Interview: Stanley Alphonse, PNG Ports


Some 1157 vessels called into Port Moresby in 2012, up from just 499 in 2009. Hardly surprising that Papua New Guinea’s ports, which were already suffering from congestion, have struggled to cope. There are signs of progress, however. Business Advantage PNG spoke with PNG Ports’ Chief Executive Officer, Stanley Alphonse, about PNG Port’s record profit and its ambitious plans for the future.

Business Advantage PNG (BAPNG): You recently announced your annual results …

Stanley Alphonse, CEO, PNG Ports Authority

Stanley Alphonse, CEO, PNG Ports Authority

Stanley Alphonse (SA):  This year, we’ve paid a dividend to the government totalling K17 million and we paid it in two batches. We paid recently K8.5 million which represents 50% as an interim dividend. The  balance will be paid once the statutory audits of our 2012 accounts are completed.

BAPNG: The number and sizes of ships arriving at your various ports has risen dramatically in the last three years. Do you expect this to continue?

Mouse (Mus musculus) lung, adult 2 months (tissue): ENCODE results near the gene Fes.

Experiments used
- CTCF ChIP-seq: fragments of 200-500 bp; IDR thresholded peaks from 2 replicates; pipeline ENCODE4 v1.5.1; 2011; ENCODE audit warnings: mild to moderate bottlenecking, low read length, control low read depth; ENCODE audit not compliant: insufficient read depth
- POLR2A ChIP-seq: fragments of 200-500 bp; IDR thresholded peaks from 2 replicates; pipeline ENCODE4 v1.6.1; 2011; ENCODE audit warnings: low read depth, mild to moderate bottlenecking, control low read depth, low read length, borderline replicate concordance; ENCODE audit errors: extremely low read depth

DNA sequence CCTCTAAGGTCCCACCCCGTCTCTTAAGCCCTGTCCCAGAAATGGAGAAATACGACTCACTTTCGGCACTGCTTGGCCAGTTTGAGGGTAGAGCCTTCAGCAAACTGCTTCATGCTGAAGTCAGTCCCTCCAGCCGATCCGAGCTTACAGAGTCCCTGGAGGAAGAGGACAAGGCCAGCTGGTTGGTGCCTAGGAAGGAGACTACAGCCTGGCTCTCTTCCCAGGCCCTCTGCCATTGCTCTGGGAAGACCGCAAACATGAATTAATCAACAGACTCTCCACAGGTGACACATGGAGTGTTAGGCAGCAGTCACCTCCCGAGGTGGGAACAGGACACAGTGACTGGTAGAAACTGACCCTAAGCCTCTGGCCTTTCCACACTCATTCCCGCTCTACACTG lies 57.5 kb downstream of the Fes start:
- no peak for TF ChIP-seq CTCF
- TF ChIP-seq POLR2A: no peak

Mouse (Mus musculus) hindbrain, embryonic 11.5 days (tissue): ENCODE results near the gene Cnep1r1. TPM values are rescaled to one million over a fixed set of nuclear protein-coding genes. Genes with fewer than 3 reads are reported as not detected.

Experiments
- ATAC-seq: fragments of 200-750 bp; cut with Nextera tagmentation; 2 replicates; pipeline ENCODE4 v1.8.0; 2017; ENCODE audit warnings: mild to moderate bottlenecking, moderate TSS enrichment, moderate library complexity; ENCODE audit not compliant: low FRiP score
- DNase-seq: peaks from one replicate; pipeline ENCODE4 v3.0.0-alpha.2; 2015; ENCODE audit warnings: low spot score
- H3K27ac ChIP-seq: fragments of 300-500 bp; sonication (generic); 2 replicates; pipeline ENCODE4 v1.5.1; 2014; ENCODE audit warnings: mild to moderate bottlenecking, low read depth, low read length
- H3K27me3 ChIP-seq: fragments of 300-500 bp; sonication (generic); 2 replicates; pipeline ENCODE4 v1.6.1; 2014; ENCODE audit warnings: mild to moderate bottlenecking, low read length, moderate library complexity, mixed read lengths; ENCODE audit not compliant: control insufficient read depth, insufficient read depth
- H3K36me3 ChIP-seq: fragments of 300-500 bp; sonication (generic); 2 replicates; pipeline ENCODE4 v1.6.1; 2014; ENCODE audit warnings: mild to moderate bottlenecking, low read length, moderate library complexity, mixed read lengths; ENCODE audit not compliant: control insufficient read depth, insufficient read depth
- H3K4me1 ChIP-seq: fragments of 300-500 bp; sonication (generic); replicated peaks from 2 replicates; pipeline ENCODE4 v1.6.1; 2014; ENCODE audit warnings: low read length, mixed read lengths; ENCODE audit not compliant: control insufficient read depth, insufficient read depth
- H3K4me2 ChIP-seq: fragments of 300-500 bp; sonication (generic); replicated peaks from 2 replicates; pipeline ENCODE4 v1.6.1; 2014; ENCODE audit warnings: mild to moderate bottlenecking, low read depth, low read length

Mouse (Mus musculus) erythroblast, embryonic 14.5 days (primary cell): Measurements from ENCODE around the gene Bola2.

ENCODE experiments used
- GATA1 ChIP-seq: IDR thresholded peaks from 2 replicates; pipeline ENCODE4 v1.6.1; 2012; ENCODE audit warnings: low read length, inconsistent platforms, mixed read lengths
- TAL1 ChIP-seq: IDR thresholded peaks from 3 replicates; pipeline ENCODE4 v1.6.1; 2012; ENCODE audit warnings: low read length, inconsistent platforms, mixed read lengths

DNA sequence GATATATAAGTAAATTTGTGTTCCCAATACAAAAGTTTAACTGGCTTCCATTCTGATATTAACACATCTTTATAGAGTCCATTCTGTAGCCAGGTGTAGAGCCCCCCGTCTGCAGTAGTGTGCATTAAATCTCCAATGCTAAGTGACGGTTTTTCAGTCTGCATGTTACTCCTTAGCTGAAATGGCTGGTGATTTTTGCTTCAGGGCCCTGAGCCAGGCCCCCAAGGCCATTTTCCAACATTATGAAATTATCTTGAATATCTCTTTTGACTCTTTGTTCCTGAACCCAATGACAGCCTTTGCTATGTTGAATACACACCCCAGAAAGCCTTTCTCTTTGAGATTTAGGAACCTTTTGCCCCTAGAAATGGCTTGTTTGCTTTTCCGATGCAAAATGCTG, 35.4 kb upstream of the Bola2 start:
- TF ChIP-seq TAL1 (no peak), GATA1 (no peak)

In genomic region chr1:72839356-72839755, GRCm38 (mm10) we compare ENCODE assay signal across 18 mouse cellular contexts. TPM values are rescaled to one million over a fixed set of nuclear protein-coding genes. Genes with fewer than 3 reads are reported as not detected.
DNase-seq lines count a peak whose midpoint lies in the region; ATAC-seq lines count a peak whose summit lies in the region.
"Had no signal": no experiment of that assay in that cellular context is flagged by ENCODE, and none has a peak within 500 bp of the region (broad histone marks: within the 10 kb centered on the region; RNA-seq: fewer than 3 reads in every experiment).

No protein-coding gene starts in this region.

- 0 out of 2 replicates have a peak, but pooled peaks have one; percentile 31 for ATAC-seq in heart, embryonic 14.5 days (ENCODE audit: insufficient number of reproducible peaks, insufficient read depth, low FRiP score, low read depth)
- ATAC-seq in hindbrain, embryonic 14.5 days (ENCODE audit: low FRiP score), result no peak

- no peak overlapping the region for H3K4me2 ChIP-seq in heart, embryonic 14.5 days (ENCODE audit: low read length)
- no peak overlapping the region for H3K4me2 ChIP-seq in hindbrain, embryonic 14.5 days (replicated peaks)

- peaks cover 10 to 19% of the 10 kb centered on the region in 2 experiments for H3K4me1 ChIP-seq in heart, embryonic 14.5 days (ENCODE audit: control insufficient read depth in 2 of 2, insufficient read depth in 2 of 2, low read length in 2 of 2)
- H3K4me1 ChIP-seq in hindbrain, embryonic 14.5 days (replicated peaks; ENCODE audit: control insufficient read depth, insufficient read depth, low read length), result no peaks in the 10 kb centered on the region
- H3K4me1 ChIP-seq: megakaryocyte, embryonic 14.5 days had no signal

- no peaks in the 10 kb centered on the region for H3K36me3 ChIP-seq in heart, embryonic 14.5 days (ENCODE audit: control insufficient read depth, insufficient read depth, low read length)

SA:  Absolutely. In the last three years, volumes have been increasing. We do expect a bit of a slowdown this year, given that most of the construction phases of some of the major projects in the mineral and hydrocarbon industries are winding down. But nevertheless, statistics have indicated that vessel traffic is increasing. Not only that, but we are also experiencing an increase in the size of the vessels that are visiting us.

BAPNG:  Once the ExxonMobil PNG LNG plant is operating, will congestion ease at Port Moresby?

SA:  Port Moresby port, certainly. In Port Moresby alone, our numbers indicate that our storage revenues are significantly decreasing, and that’s very good because it shows the take-up rate is increasing. Consignees are responding to our pricing signal [PNG Port has raised its storage charges in recent times], and are getting their cargoes out of the yard, so we can get greater yard utilisation.